The frontal sinuses are located in the forehead over the eyes, right behind the eyebrows. They develop after birth around the age of 2, and they achieve full size by the time we are 12. Fully developed frontal sinuses came in a variety of sizes and are not symmetrical from one side of the face to the other. These sinuses are empty air sacks that not only aid in the filtering process but also act as shock absorbers, protecting your brain from any frontal trauma.
Now that you understand how your entire body is connected to your nose, you can imagine what a healthy respiratory system feels like. When everything is working properly, you shoul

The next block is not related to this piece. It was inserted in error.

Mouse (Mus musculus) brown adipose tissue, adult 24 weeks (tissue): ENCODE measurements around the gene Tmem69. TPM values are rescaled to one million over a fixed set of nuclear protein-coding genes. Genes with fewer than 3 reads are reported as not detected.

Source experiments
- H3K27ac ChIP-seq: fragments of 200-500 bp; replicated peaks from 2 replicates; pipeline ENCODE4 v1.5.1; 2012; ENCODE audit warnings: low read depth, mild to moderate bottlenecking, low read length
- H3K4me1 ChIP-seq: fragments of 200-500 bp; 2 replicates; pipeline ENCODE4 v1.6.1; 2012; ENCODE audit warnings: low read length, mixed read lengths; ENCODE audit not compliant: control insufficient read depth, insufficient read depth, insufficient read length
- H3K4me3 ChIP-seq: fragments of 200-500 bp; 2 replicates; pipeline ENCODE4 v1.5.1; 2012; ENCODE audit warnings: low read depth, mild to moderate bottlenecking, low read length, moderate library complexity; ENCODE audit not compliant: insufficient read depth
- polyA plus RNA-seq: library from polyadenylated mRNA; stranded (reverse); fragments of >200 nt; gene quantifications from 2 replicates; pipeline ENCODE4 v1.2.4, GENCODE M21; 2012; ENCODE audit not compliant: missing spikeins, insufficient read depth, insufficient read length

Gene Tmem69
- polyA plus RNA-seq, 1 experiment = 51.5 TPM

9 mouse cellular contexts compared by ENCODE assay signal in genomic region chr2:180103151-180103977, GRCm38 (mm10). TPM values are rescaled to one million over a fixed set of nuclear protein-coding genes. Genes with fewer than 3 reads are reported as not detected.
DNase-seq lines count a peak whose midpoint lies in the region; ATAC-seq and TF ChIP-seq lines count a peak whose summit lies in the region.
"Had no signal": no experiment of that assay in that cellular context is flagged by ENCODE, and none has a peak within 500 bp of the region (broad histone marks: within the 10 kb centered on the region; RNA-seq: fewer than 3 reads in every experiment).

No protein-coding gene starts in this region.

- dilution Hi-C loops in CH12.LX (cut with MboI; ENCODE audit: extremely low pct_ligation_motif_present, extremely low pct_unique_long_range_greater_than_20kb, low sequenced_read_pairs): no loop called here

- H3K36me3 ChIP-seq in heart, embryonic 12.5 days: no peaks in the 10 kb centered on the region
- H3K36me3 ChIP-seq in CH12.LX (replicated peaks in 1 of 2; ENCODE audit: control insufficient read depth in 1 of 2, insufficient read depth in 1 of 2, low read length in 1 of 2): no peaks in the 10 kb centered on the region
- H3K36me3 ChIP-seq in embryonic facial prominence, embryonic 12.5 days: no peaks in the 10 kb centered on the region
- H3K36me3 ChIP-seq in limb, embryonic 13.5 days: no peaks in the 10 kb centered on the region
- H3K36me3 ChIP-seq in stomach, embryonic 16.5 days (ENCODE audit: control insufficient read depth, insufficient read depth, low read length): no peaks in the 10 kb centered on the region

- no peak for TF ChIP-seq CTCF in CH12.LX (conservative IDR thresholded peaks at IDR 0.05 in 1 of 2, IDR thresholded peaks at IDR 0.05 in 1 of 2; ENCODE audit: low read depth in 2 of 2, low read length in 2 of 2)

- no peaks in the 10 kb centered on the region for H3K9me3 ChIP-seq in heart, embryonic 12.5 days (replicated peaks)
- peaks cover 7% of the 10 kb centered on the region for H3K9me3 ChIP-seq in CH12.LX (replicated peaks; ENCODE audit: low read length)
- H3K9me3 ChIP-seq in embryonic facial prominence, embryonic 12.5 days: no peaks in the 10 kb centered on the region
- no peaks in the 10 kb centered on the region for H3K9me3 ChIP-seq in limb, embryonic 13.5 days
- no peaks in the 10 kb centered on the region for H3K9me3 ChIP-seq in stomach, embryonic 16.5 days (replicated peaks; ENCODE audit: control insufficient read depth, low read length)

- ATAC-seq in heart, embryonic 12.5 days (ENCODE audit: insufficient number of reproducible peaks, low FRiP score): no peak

The brain relies on the sinuses in various ways as well. Aside from providing clean, oxygen-rich air to the brain via the bloodstream, the sinuses aid the brain in several autonomi
Many pregnant women experience swelling. While they might notice that their trunk, limbs, and face swell, they might not realize that when their outside swells their inside swells
Beyond mere breathing and mucus production, the nose is integrally connected to the functioning of the rest of the body. One important factor is our sense of smell. The cribriform
After passing through the nasopharynx, mucus is swallowed, dropping into the throat (pharynx) and behind the voice box through the esophagus and finally into the stomach (1). The a